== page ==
Zen Spot #181 — Mindfulness, meditation and the red grandmama dress April 21, 2018 00:00
It takes a village
Painted on the side of a small building in the Germantown section of Philadelphia, when I first saw this mural I instantaneously searched for a doorway that would allow me walk into the building of the dress. To be clear, I wasn’t looking for the front door of the structure on which the mural was painted. My mind wanted to become part of the parable told by the painting, I suppose.
The rendering left me begging for a kitchen, parlor, bedrooms, windows, a spiral staircase and the warmth of a home inside the dress. I wasn’t expecting the cheap thrill of cartoon legs or a set of clicking ruby slippers. No, my mind’s eye sought a portal to the village outside of the home inside the dress.
A housecoat and sweet, hot tea
My maternal grandmother lived with an apron cinched over one of seven housecoats, each worn for a particular day of the week. The style was common across her sisters, cousins and neighbors. Omnipresent, the apron never seemed to get dirty when making meals. Instead, it seemed to take the place of the pearls she would never be able to afford. Live inside that idea for a second — a world where jewels are replaced by utilitarian fashion that never gets dirty.
My brother and I rarely stayed at her home overnight. Among the breakfast treats, when we did, was hot tea filled with as much milk and sugar as desired. Toast, jelly, eggs, bacon and lots of tea.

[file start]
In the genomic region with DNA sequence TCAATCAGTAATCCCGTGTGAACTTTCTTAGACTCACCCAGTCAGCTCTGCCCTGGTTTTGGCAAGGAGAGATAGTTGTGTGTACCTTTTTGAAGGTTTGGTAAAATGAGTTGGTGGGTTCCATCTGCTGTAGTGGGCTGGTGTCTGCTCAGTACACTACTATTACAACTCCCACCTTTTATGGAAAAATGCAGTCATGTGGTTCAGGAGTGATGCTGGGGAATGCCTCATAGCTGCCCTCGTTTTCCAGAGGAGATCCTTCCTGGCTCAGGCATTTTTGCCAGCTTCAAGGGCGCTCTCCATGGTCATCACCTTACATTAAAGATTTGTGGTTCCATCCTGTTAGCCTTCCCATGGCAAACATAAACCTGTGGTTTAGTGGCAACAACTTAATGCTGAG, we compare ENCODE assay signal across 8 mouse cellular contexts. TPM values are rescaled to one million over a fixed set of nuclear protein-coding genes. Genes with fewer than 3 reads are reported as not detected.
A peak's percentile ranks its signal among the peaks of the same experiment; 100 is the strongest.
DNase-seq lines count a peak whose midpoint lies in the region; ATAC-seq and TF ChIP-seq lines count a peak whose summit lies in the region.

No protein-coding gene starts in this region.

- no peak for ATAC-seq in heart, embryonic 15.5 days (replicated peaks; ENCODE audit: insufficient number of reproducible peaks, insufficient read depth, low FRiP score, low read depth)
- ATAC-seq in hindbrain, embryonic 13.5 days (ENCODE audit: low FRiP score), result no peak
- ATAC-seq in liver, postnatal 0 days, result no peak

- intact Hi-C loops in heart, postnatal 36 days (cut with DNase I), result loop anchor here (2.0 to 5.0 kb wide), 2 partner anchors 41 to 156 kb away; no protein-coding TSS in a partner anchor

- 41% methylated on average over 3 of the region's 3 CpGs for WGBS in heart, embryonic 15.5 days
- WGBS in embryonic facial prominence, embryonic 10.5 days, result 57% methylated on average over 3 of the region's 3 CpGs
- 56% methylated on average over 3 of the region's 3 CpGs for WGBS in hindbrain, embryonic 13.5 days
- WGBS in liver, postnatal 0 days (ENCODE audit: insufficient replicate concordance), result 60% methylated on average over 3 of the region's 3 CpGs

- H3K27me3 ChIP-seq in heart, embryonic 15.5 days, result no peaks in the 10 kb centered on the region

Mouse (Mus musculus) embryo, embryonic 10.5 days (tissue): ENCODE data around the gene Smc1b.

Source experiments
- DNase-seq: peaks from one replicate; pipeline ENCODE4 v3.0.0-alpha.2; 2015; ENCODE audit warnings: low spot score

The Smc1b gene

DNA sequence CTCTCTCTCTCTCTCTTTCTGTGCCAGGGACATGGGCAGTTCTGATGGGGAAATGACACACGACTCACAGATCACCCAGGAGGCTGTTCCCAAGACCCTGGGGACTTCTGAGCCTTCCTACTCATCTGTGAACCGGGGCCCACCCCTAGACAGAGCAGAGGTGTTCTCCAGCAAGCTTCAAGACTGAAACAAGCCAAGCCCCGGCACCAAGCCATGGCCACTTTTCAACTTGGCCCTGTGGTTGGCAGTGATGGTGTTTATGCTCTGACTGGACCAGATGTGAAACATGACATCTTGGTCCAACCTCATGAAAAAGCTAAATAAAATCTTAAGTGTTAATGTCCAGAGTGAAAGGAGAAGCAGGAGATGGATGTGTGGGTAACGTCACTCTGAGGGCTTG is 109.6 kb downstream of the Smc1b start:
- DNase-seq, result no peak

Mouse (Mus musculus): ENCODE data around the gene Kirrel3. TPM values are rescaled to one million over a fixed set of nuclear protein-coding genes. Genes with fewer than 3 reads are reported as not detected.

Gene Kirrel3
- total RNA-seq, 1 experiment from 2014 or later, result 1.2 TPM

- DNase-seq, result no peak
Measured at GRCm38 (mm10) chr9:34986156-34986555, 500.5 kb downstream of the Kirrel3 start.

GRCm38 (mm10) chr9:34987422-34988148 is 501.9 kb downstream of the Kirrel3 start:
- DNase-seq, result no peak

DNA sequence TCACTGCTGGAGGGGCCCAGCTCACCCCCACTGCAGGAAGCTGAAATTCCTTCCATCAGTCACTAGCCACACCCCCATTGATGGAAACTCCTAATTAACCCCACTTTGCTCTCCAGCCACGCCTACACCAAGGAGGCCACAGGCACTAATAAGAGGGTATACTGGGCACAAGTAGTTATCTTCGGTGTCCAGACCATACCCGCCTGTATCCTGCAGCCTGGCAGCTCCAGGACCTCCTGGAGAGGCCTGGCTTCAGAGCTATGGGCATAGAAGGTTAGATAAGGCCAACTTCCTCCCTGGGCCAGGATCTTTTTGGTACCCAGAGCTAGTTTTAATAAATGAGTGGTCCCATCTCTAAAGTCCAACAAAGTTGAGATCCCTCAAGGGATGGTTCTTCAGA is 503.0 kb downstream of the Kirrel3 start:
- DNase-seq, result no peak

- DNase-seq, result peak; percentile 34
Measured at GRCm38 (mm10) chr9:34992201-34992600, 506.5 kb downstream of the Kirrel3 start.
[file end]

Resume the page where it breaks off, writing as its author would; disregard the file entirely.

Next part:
Her home, in my mind, tastes like hot tea with sugar and milk.
A truck driver bought that housecoat and dress
My grandparents went dancing every Saturday night at a local social club and, for four hours every week, my grandmother wore a red dress with a faux-embroidered floral pattern. Perhaps she had a black dress for funerals and weddings, but the red dress meant joy and fun. While my grandfather saw it every week, its existence, for me, took only the form of Polaroid pictures. He drove a truck so she could have that dress and have that fun.
He never cooked a meal, but loved hot tea with sugar and milk.
In the mural, I never noticed the blue infant in the basket just below the woman’s forearm until I began to describe my desire to find a doorway. And, from the instant I first saw the female figure I perceived the woman to be a grandmother. The figure’s curiosity belies youth, however. Her examination of the house — and the houses — portends a search for safety, and a place for a child to play.
Too, I believe she is looking for the doorway — imagining a kitchen, parlor, bedrooms, windows, a spiral staircase and the warmth of a home in the circle of life.
I'll bet she makes hot tea with sugar and milk.
An artist, entrepreneur and writer walking the Buddhist path, his art focuses on the Dharma Wheel. The four wheels shown above are among over 600 DharmaMechanic has created over the course of his career. Each has a unique story. If you’d like to read the story of these wheels or purchase a framed 20" x 20" ready-to-hang print, visit SilkDharma.com.
What are The Four Noble Truths?
- The truth of suffering
- The truth of the origin of suffering
- The truth of the cessation of suffering
- The truth of the path to the cessation of suffering
What is The Noble Eightfold Path?
- Right view
- Right intention
- Right action
- Right speech
- Right livelihood
- Right effort
- Right mindfulness
- Right concentration
What is a Dharma Wheel?